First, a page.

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Let’s (not) go al-fresco

By Rebecca Coleman
27 September 2021

By Rebecca Coleman

Something decidedly un-European is occurring at Westminster Council. In the past two weeks they have announced that plans to install temporary pedestrian piazzas at the most congested parts of Oxford Street will no longer go ahead, as well as the news that al-fresco dining will cease at the end of the month.

The rejection of the two frankly continental proposals, goes beyond the realm of a dismissal of European café culture (sorry, Brexiteers). Nor can it be wholly attributable (despite the press and local Labour Party’s best efforts) to the failure of the Marble Arch Mound, which so far has claimed the job of the Deputy Leader of the Council and an astonishing £6 million of public funds.

The real reason is quite simple and affirms a truth that underpins the planning system: if the residents don’t like it, you’re in for an uphill struggle. And it’s fair to say the Oxford Street District Framework, accelerated by the Mound’s political and financial fallout, has seriously rubbed the 38,000 people who live within the area.

A few weeks ago, and importantly, prior to the Council’s announcement that they would scrap both schemes, a letter to the Council from Westminster’s 23 Amenity Societies (resident’s associations) blamed the Mound on the Council’s failure to listen to local people. The first line is damning: ‘Briefly, we feel that residents are not being properly listened to and their voice not heard, wither through their representative councillors or in the mechanism that Westminster City Council uses to consult prior to bringing in certain new schemes within the area.’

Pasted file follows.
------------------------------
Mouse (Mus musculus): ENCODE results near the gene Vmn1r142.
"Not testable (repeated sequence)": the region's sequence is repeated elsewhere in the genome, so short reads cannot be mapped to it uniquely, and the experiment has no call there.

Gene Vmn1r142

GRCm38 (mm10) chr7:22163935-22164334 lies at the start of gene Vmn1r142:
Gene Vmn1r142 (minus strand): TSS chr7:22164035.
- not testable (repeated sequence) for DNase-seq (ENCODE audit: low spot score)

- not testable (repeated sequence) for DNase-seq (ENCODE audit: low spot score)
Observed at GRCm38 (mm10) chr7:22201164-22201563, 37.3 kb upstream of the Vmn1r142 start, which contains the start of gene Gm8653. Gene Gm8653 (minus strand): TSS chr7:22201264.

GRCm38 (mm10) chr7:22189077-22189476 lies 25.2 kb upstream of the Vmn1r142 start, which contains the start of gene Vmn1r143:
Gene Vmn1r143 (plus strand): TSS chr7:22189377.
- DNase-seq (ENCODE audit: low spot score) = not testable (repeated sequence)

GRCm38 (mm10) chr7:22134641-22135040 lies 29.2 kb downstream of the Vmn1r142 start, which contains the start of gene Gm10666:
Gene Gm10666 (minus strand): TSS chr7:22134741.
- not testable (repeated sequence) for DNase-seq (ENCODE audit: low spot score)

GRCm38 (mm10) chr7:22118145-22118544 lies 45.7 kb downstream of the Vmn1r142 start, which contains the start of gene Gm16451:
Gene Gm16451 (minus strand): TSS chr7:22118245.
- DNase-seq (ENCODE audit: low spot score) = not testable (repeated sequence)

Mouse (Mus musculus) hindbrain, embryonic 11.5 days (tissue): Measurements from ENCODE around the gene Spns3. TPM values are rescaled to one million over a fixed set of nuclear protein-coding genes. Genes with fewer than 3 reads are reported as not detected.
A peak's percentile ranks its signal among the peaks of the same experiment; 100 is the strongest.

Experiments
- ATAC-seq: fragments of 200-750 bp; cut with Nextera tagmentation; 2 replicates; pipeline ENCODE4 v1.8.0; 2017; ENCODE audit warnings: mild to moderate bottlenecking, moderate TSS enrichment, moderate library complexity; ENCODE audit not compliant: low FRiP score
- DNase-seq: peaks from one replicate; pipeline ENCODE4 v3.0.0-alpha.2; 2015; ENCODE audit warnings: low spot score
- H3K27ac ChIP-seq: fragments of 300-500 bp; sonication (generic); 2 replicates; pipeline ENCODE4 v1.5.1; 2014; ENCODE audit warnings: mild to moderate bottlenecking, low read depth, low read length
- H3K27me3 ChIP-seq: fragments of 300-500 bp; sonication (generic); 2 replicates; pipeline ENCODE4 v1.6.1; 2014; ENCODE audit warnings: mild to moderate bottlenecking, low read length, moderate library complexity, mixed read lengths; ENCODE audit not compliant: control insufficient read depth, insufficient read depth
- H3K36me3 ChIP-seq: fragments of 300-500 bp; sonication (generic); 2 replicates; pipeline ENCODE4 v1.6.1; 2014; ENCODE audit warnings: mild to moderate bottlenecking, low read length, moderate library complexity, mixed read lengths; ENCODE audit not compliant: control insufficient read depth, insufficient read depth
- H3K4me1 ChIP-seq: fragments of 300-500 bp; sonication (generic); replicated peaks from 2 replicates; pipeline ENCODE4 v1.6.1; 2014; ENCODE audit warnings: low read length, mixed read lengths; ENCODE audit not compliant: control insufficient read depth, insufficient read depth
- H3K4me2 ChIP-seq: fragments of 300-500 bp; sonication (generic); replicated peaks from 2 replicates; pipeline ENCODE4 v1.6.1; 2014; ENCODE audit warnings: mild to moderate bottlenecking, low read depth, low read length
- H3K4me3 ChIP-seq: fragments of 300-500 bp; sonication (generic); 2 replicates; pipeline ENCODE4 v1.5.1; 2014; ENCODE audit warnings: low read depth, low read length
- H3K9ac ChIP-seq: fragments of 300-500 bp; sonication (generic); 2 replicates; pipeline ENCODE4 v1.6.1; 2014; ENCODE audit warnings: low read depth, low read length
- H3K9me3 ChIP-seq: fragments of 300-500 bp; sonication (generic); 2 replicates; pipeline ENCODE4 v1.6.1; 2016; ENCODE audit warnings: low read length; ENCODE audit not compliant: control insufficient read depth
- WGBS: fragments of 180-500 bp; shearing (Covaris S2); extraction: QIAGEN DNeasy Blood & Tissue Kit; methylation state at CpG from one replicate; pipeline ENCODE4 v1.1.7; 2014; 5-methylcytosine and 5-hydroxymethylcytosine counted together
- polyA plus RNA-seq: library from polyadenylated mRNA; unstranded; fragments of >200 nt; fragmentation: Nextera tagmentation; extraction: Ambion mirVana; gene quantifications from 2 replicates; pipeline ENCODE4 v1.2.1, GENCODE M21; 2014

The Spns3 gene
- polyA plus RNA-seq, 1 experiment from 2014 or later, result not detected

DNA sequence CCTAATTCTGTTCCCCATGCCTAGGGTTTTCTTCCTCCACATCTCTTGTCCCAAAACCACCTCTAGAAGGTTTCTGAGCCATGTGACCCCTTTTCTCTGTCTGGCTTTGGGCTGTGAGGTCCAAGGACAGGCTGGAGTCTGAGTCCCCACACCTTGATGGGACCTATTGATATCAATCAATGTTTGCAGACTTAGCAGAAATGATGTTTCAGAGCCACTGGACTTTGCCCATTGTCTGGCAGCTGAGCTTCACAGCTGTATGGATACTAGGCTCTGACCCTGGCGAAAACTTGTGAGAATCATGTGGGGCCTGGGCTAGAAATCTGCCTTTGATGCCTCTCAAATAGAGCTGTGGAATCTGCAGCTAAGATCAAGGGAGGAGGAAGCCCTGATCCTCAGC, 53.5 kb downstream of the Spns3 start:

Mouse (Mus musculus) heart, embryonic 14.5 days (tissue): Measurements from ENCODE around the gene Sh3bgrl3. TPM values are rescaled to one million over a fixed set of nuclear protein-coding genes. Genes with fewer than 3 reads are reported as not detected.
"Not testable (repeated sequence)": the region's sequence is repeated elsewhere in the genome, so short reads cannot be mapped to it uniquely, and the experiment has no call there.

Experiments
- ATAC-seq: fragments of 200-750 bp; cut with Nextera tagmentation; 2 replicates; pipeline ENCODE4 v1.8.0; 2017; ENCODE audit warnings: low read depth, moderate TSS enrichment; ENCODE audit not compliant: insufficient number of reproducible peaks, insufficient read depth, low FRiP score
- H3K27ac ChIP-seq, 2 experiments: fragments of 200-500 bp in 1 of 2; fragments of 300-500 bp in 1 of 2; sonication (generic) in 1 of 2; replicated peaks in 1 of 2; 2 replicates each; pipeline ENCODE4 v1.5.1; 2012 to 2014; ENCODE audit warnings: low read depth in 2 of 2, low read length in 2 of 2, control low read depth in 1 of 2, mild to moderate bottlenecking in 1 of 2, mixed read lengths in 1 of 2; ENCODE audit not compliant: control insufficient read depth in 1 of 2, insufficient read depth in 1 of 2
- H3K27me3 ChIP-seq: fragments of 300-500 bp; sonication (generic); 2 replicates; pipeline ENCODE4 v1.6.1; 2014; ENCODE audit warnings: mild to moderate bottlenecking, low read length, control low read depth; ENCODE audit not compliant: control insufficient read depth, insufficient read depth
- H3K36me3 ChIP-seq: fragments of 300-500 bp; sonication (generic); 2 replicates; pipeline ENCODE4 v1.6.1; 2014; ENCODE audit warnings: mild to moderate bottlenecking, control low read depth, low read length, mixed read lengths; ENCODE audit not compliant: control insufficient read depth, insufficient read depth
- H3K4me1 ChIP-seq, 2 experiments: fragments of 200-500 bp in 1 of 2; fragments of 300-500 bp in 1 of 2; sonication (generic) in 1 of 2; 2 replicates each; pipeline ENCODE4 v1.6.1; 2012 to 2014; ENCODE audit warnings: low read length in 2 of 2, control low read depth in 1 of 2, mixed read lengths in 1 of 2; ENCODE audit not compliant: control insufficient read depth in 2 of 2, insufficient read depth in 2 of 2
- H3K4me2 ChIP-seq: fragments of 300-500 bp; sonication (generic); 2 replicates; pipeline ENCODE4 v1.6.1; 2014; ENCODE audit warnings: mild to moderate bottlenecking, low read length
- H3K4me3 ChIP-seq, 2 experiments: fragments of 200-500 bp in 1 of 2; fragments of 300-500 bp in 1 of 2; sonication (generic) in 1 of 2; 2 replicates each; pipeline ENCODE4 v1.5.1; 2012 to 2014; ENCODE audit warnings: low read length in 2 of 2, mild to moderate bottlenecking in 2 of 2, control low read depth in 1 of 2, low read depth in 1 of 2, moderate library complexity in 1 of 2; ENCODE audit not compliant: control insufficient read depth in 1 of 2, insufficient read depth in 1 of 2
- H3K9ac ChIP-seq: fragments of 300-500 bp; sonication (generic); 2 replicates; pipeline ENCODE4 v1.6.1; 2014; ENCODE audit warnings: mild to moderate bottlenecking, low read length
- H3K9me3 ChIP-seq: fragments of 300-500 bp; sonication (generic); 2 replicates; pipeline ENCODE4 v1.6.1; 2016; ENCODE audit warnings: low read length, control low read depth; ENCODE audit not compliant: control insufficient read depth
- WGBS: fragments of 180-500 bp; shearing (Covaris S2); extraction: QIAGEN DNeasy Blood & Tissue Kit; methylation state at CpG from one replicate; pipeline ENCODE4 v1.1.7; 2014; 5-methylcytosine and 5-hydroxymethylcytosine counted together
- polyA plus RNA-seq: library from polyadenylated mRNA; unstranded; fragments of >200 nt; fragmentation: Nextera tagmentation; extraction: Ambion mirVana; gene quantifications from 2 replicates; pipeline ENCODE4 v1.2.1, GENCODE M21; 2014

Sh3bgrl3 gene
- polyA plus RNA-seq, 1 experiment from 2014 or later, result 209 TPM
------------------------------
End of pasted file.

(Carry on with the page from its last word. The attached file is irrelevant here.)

Further down the letter, the society draws ‘worrying parallels’ between the Marble Arch Mound and projects such as the Oxford Street Piazzas and the al fresco policy. The specific concerns of the societies will strike a chord with anyone familiar with community engagement: more traffic, more anti-social behaviour and more noise.

The letter proved to be a death sentence for both. Now, the Oxford Street District Framework lies in stasis, with a new ‘Vision for Soho’ being created in consultation with local residents that will focus on more permanent schemes. In an update to the project website, Westminster Council says it has always made it clear that ‘all improvements must benefit our residents as well as businesses and visitors’ and underlines that it will be consulting ‘openly and fully’ with local groups on future schemes.

The timing, when London is desperately looking to attract more footfall into the centre and Christmas around the corner, can only be described as poor. However, with the London borough elections now just nine months out, it is now time for the city’s local authorities to start prioritising voters, rather than tourists.
Starting life more than 2,000 years ago as part of a Roman road connecting Essex and Hampshire, the Street has a surprising and enduring history at the heart of London. Jump forward to today, the wider district now attracts 200 million visitors a year, with 60 million more anticipated once the Elizabeth Line opens. Pedestrianisation, having been threatened for decades, seems like an inevitable inconvenience to come for residents.

For the meantime, with the proposals in the rear view and the elections in the headlights, the Council will be sticking closely to the classic adage: when in Oxford Street, do as the Romans do.